Presentation on theme: "Pathways to care in the absence of a local specialist Forensic Service, what we do in York. By Bekki Whisker."— Presentation transcript:
Pathways to care in the absence of a local specialist Forensic Service, what we do in York. By Bekki Whisker
As a lone YOT/CAMHS representative, working with high risk clients without clear referral pathways
B aged 15, Arrested for serious sexual offences, Learning difficulties, Full care order directly following arrest. Over a 4 month period he receives 7 different assessments as a result of the pathways leading from the family court system, criminal justice processes and CAMHS assessment.
P aged 15, long history of CAMHS involvement familial sexual abuse and domestic violence. high risk behaviour within the home, - fire setting, substance misuse, fascination with weapons, sexualised behaviour, animal cruelty, TWOC, physically aggression. Lack of consensus regarding risk assessment and risk management, from an internal and multi-agency perspective.
F is 16, Well known to CS, YOT and CAMHS. Assessed High risk offender for some time. Long term neglect and parental substance misuse, Huge difficulty with engagement with all services. Receives a custodial sentence. Within weeks he is sectioned, admitted to a secure hospital and medicated with anti- psychotic medication.
A aged 14, Arrested for serious sexual offences Court bail for an extended period, Self-harm concern. Absence of mental illness, no suicidal intent, very little evidence of self-harm – CAMHS discharge. 2 months later the Court outcome is that he is unfit to plead and he receives a Hospital Order.
Z – 17 serial fire setter ?LD CAMHS and CS advice to refer direct to fcamhs due to lack of specialist risk assessment skills – forensic report makes recommendations for the Local Authority and CAMHS
Lack of local specialist forensic CAMHS and legal expertise Poor co-ordination of services, a lack of partnership working, no one wants to take ownership of these cases Limited success in terms of Court diversion No support/supervision for those staff working as lone practitioners with these high risk clients No forum to monitor the progress of cases/potential cases- they just get lost in the system, an offence is then often the trigger to action/assessment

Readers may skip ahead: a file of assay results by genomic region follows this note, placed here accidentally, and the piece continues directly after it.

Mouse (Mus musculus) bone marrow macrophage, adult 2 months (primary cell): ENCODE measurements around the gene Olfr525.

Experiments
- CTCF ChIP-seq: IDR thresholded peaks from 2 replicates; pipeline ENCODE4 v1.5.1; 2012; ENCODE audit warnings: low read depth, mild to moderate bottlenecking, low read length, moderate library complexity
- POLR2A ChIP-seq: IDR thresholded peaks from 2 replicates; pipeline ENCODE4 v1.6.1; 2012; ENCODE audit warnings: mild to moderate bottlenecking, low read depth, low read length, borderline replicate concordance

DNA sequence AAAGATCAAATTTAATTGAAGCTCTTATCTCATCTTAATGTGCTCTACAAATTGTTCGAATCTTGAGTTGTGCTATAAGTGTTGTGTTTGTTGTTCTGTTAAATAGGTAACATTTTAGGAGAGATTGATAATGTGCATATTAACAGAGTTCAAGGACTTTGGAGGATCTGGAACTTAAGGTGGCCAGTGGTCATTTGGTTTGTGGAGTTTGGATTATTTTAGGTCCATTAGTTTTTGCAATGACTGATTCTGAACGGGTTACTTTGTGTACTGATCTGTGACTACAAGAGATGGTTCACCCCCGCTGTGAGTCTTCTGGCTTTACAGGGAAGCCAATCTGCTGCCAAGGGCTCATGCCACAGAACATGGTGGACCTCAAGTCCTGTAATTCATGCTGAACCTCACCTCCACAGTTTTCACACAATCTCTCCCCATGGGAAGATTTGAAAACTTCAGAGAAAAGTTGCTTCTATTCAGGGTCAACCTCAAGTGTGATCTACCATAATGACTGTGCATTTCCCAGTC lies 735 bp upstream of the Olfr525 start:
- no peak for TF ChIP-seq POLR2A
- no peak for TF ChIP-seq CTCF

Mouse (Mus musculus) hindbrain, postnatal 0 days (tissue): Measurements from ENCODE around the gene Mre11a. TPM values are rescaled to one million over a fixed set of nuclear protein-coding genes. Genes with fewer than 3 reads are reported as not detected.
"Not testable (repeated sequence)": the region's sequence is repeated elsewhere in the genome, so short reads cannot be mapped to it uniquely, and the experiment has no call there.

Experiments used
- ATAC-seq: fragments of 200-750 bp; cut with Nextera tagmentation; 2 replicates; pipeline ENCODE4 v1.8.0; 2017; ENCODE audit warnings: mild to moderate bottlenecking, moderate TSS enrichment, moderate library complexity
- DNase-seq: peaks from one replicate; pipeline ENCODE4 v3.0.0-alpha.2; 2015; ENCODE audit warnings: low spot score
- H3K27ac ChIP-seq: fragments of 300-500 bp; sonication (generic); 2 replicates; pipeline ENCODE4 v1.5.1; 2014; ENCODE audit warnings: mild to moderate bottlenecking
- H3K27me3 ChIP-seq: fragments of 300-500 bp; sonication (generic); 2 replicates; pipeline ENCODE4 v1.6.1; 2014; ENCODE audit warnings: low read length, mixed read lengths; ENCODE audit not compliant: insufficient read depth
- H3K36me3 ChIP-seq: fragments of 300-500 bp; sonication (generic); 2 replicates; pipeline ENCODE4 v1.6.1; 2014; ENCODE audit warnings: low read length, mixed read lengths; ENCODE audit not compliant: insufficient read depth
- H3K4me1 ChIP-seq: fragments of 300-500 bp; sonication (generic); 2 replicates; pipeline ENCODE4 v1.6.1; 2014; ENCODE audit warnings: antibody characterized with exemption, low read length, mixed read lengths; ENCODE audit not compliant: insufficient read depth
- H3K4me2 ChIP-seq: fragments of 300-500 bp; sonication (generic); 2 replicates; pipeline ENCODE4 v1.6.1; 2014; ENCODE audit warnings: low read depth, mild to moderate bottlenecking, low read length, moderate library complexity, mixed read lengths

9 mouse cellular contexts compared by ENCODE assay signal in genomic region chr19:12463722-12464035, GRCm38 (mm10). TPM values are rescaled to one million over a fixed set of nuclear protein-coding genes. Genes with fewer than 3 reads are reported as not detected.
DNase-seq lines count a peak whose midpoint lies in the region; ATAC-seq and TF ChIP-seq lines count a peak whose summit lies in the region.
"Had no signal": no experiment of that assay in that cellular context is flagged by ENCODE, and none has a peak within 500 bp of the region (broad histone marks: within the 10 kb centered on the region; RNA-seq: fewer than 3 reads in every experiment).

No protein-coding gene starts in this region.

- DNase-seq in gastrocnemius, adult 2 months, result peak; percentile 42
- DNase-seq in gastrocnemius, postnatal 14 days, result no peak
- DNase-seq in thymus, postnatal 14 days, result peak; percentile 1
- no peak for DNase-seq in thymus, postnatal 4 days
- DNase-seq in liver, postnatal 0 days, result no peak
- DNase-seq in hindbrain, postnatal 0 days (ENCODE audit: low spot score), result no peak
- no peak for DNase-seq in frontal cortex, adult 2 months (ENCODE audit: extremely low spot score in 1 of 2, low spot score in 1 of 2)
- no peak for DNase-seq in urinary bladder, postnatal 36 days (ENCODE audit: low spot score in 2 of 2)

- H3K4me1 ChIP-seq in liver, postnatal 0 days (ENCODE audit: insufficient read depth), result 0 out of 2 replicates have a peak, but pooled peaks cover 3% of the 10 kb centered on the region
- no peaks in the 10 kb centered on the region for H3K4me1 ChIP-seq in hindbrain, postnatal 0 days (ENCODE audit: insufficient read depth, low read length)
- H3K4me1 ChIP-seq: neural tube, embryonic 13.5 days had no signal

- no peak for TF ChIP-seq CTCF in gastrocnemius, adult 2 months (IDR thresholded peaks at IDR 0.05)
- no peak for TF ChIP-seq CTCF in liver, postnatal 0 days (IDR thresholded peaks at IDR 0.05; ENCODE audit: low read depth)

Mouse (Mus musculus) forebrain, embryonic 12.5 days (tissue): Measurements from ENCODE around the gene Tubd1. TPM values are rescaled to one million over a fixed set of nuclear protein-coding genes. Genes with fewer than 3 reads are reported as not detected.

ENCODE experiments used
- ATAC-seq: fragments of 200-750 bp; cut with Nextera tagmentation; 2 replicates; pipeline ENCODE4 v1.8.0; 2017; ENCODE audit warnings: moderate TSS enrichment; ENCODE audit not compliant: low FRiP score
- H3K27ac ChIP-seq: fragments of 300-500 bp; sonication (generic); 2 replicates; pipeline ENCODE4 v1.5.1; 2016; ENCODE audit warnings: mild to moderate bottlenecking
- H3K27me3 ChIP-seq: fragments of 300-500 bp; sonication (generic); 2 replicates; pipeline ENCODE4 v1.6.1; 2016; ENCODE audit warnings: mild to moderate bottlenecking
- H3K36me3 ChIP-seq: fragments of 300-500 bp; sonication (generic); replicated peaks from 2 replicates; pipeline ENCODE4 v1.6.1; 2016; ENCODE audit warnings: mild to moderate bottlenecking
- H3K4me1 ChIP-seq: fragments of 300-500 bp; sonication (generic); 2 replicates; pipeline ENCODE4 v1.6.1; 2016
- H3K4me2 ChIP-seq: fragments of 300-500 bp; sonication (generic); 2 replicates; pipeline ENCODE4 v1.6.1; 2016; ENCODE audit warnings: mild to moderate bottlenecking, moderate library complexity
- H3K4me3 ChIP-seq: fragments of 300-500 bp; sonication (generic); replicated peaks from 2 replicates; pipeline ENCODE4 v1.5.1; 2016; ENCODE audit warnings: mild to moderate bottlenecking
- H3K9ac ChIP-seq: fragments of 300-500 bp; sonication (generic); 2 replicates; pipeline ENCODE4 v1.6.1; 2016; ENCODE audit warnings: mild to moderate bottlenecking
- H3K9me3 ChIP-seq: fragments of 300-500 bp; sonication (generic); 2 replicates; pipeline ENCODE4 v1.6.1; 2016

We are a small city, we know our client group and we know our staff Adult forensic mental health services wanted to help us CAMHS, YOT and Childrens’ Services representatives had registered an interest in forensic cases The Yot health Worker had developed a good understanding of the needs of this client group and had built some good relationships across the relevant agencies There were enough interested and motivated individuals to make a multi-agency panel
YOT Service Manager (Chair) YOT CAMHS representative YOT admin CAMHS Psychiatrist CAMH Service Manager CAMHS Psychologist Head of Services Resources (Children’s Services) Adult Forensic Mental Health Practitioner CAMHS Commissioner – (provided with minutes)
CAMHS Youth Offending Team Children's’ Services Where are the cases coming from ?
Assessed as posing a high risk of harm to others (YOT ROSH or similar) Stuck cases Those at risk of custody Other forums have not been successful in addressing the emotional and mental health issues
26 cases discussed 3 females 23 males 2 cases raised by Children’s Services 4 cases raised by CAMHS 20 cases raised by YOT
Clarity to risk assessments A consistent multi-agency response to risk management Early identification and intervention Better outcomes for high risk clients An enhanced experience for clients in transition to adult services Identification of local skills, experience and knowledge An opportunity for professional challenge An opportunity to explore diversion pathways for individuals
Expertise A service – the panel is a forum we don’t provide therapeutic input, consultation, written reports etc Service Level Agreements and funding Time – we meet monthly therefore we are not as responsive as some cases require Court diversion schemes (we have had some success but they are minimal and messy) Clear pathways and therapeutic provision to those young people who sexually harm Specialist fcamhs assessments which are locally relevant to the service provision
The panel ‘felt right’ but this publication confirmed what we had identified and developed in York was not a local ‘whim’: Community Forensic Child and Adolescent Mental Health Services (FCAMHS): a map of current national provision and a proposed service model for the future. Final Report for the Department of Health. January 2013
Are locally relevant, similar issues identified Evidence the need for Specialist Services and expertise Highlight the unmet needs (but enables us to recognise the progress we have made in York) Identify that we are targeting the correct clients for discussion Identifies need for minimum standards for community FCAMH service provision and a standard commissioning framework to provide a level of consistency
Thank you, if you have any queries regarding the panel please contact: Angela Crossland, YOT Service Manager: Angela.email@example.com Tel: 01904 554565